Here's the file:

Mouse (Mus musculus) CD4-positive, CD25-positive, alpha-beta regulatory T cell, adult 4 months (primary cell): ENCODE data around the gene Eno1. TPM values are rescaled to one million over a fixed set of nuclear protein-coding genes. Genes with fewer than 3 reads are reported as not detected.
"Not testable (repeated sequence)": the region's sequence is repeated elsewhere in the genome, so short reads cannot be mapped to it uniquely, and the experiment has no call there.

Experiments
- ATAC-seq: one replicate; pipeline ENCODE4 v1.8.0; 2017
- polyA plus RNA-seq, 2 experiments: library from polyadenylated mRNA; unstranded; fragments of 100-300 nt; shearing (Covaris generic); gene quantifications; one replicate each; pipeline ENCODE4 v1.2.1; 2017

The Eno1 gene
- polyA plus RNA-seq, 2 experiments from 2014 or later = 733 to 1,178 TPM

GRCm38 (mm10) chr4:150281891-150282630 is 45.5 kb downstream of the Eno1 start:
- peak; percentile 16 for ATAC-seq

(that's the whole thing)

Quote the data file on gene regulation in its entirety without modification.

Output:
Mouse (Mus musculus) CD4-positive, CD25-positive, alpha-beta regulatory T cell, adult 4 months (primary cell): ENCODE data around the gene Eno1. TPM values are rescaled to one million over a fixed set of nuclear protein-coding genes. Genes with fewer than 3 reads are reported as not detected.
"Not testable (repeated sequence)": the region's sequence is repeated elsewhere in the genome, so short reads cannot be mapped to it uniquely, and the experiment has no call there.

Experiments
- ATAC-seq: one replicate; pipeline ENCODE4 v1.8.0; 2017
- polyA plus RNA-seq, 2 experiments: library from polyadenylated mRNA; unstranded; fragments of 100-300 nt; shearing (Covaris generic); gene quantifications; one replicate each; pipeline ENCODE4 v1.2.1; 2017

The Eno1 gene
- polyA plus RNA-seq, 2 experiments from 2014 or later = 733 to 1,178 TPM

GRCm38 (mm10) chr4:150281891-150282630 is 45.5 kb downstream of the Eno1 start:
- peak; percentile 16 for ATAC-seq